Great Design Plant: Ceanothus

In 1837 the mining ship HMS Sulphur attracted back to England seeds of Ceanothus thyrsiflorus — the very first California plant species introduced into European gardens. Maybe (or maybe not) it’s appropriate to think about ceanothus just like a Romantic poet of that same period: rapid growth, brilliant accomplishments, usually death at a young age.

Although various types of ceanothus, or California lilac, are still increased in England, frequently against a wall, now they’re almost completely grown in U.S. West Coast gardens. Back in California ceanothus is a celebrity of drought-resistant arenas — a tree or ground cover having an unmatched springtime blast of blue. If you plant one of those fast-growing, large, shrubby types, such as ‘Ray Hartman’, in just a few years you’ll have a tall, dense mass of blue each spring, accompanied by local birds and bees you have never seen before, attracted by a popular native food resource.

Botanical name: Ceanothus, many species and types
Common names: Wild lilac, California lilac
Resource: The types typically grown in gardens originate in California, from ocean bluffs into the foothills.
USDA zones: 8 to 10 (find your zone). Most types flourish only in climates with mild winters and sunny, warm summers.
Water necessity: Light
moderate requirement: Full sun or partial shade
Mature size: 1 to 25 feet tall and wide, depending on species
advantages and tolerances: All these are evergreen, drought-resistant shrubs, from creeping ground covers to bushy near-trees. They need little or no irrigation after they have become established.
Seasonal curiosity: Known for masses of blue in early spring to midspring.
When to plant: Early fall is the best time; buy young plants began before the rainy season. Planting in early spring into midspring is OK; attempt to allow the plants sit in until the summertime.

Distinguishing traits. Unmistakably blue bundles of flowers range from powder blue to deepest cobalt, depending on variety. There are less common white types. Evergreen leaves are small, shiny and fairly on some types.

Growing hints. This plant is fussy about soil — fast drainage is essential. Overwatering kills; the moisture from summer’s warm lands leads to root diseases. Water regularly after you plant, maybe as frequently as every few weeks during the first summer. The eventual goal should be no water in summer. But observe carefully so young plants don’t wilt.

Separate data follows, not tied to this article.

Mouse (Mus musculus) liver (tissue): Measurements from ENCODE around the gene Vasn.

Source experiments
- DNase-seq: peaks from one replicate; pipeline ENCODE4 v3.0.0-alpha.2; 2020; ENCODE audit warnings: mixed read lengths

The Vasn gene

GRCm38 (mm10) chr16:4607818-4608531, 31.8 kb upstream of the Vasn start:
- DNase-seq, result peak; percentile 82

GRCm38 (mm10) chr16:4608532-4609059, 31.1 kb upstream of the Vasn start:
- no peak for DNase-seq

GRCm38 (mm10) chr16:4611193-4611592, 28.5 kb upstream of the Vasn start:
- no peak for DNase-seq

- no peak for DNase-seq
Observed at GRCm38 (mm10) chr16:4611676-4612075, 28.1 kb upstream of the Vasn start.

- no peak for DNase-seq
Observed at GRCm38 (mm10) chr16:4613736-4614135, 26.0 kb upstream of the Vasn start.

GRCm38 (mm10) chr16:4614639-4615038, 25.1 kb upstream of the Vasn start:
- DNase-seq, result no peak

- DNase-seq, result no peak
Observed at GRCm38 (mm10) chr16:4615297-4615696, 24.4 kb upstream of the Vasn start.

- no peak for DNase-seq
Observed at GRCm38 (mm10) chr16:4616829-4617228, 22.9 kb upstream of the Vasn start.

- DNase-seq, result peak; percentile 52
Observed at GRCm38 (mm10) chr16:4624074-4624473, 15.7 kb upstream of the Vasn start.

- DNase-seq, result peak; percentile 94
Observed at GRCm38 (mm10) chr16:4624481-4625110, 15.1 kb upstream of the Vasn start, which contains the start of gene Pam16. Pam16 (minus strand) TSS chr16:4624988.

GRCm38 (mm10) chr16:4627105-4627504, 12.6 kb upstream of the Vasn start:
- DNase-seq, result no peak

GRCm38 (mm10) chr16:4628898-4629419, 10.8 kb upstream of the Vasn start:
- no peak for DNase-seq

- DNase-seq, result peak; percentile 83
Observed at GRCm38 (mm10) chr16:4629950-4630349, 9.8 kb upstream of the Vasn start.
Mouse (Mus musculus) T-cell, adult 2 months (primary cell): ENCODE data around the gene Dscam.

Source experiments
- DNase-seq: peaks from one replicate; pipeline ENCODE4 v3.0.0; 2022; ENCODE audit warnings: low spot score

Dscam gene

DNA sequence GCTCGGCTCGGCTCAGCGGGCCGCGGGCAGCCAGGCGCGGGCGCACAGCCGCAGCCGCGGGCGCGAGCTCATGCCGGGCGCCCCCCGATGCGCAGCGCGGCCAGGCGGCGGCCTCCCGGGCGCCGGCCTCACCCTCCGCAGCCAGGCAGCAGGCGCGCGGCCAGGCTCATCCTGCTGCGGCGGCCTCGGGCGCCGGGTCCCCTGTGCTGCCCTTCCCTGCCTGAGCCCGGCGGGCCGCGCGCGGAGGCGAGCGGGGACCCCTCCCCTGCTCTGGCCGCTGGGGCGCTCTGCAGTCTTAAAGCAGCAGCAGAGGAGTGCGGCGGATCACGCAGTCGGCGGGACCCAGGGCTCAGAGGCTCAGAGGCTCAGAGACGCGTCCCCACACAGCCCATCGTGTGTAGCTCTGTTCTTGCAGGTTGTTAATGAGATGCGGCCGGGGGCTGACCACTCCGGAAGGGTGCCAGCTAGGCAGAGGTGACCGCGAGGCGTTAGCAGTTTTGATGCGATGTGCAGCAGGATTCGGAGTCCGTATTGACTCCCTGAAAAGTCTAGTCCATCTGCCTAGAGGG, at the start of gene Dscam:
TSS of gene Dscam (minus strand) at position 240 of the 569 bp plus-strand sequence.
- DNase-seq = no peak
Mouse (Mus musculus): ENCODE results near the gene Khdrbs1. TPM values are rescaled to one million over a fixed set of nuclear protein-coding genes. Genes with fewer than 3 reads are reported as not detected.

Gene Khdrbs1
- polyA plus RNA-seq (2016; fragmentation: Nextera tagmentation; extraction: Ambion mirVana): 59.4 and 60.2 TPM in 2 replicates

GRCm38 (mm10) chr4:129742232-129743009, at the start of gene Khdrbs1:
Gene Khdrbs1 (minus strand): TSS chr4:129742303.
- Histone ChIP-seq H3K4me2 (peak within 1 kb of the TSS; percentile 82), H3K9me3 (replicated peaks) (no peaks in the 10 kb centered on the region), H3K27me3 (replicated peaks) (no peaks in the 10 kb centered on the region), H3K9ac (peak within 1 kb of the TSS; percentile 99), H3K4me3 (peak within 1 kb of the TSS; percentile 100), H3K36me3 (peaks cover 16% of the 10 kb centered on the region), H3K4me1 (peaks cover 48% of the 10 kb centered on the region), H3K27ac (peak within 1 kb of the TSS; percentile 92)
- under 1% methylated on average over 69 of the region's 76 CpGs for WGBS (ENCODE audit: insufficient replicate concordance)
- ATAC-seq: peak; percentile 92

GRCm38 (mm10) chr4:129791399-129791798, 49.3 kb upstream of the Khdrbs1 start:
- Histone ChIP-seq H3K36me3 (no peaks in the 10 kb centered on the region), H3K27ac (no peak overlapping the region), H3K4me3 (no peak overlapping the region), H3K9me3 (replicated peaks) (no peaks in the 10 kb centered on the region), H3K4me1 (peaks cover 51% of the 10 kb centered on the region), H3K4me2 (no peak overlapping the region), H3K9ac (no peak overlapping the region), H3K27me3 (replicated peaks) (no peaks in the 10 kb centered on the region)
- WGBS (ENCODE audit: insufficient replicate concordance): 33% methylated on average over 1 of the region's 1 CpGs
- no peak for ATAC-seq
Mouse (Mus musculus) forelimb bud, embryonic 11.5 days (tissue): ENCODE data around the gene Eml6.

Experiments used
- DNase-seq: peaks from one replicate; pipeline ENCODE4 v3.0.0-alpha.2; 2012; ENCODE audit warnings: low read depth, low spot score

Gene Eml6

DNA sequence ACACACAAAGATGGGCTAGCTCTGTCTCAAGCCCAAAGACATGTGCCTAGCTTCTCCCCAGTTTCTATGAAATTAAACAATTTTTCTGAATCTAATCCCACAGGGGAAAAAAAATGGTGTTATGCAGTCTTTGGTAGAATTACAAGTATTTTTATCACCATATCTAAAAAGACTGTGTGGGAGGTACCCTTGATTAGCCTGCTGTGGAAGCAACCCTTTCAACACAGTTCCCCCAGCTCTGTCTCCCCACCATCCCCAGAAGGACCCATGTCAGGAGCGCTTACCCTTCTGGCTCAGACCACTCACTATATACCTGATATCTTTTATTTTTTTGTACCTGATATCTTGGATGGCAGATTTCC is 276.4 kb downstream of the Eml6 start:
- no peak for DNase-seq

Generally there is very little desire to prune. Pinch the branch tips of young plants to promote bushy growth. After bloom, cut stringy branches and then cut out dead wood. Be cautious about cutting into older wood (an inch thick or more), which might not resprout. The normal life span is 5 to 10 decades, sometimes longer.

The best way to utilize it. These are extremely useful landscape plants for dry areas — especially slopes and other wilder parts of a backyard. Pick plants on the basis of your landscape needs rather than the shade of blue which you especially enjoy, but the deepest blue cultivars, such as ‘Julia Phelps’, are tough to resist.

Earth covers. Carmel creeper (Ceanothus griseus horizontalis, shown)develops just a foot or 2 feet tall and 10 times as broad. Its light blue blossoms are not as showy as those of different types. Handsome foliage is bright green and shiny. Point Reyes ceanothus (C. gloriosus) remains lower and has smaller flowers and spiny leaves. ‘Joyce Coulter’ is around 5 feet , taller.

Shrubs. Use these as displays and background plants, in organic borders with other California natives like fremontia and bush poppy (Dendromecum). ‘Ray Hartman’ grows up to 20 feet tall and broad, and can be a heavy bloomer. ‘Julia Phelps’ and ‘Dark Star’ stay much smaller (6 feet or smaller) and blossom the deepest blue.

Joni L. Janecki & Associates, Inc..

Ceanothus ‘Ray Hartman’ shows its flexibility here trained agaist a wall in a landscape by Joni L. Janecki & Associates. A wall can provide extra warmth in a climate where ceanothus is slightly hardy.

East Bay Wilds, Pete Veilleux

Severe pruning and staking turned this ceanothus into a one-of-a-kind tree — together with the brilliance of the blue spring flowers improved by the orange-red background.

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